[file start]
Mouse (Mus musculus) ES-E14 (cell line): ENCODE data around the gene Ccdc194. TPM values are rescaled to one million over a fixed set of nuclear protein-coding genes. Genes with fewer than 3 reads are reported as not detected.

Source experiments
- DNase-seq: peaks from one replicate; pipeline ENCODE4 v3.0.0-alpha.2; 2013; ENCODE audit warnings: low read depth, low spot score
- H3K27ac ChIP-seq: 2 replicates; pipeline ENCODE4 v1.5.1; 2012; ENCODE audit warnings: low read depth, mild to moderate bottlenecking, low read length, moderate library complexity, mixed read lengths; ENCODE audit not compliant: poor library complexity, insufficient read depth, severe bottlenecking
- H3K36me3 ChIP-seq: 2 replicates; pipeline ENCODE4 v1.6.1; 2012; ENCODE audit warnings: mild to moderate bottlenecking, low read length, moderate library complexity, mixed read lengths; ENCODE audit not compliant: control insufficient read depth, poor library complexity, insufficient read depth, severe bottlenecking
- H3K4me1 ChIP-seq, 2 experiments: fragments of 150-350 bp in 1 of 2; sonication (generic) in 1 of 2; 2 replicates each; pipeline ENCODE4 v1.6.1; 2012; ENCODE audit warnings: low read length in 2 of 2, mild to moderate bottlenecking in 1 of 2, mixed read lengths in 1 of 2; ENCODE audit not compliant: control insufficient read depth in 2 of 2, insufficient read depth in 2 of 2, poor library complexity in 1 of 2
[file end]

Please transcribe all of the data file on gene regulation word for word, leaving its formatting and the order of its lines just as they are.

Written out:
Mouse (Mus musculus) ES-E14 (cell line): ENCODE data around the gene Ccdc194. TPM values are rescaled to one million over a fixed set of nuclear protein-coding genes. Genes with fewer than 3 reads are reported as not detected.

Source experiments
- DNase-seq: peaks from one replicate; pipeline ENCODE4 v3.0.0-alpha.2; 2013; ENCODE audit warnings: low read depth, low spot score
- H3K27ac ChIP-seq: 2 replicates; pipeline ENCODE4 v1.5.1; 2012; ENCODE audit warnings: low read depth, mild to moderate bottlenecking, low read length, moderate library complexity, mixed read lengths; ENCODE audit not compliant: poor library complexity, insufficient read depth, severe bottlenecking
- H3K36me3 ChIP-seq: 2 replicates; pipeline ENCODE4 v1.6.1; 2012; ENCODE audit warnings: mild to moderate bottlenecking, low read length, moderate library complexity, mixed read lengths; ENCODE audit not compliant: control insufficient read depth, poor library complexity, insufficient read depth, severe bottlenecking
- H3K4me1 ChIP-seq, 2 experiments: fragments of 150-350 bp in 1 of 2; sonication (generic) in 1 of 2; 2 replicates each; pipeline ENCODE4 v1.6.1; 2012; ENCODE audit warnings: low read length in 2 of 2, mild to moderate bottlenecking in 1 of 2, mixed read lengths in 1 of 2; ENCODE audit not compliant: control insufficient read depth in 2 of 2, insufficient read depth in 2 of 2, poor library complexity in 1 of 2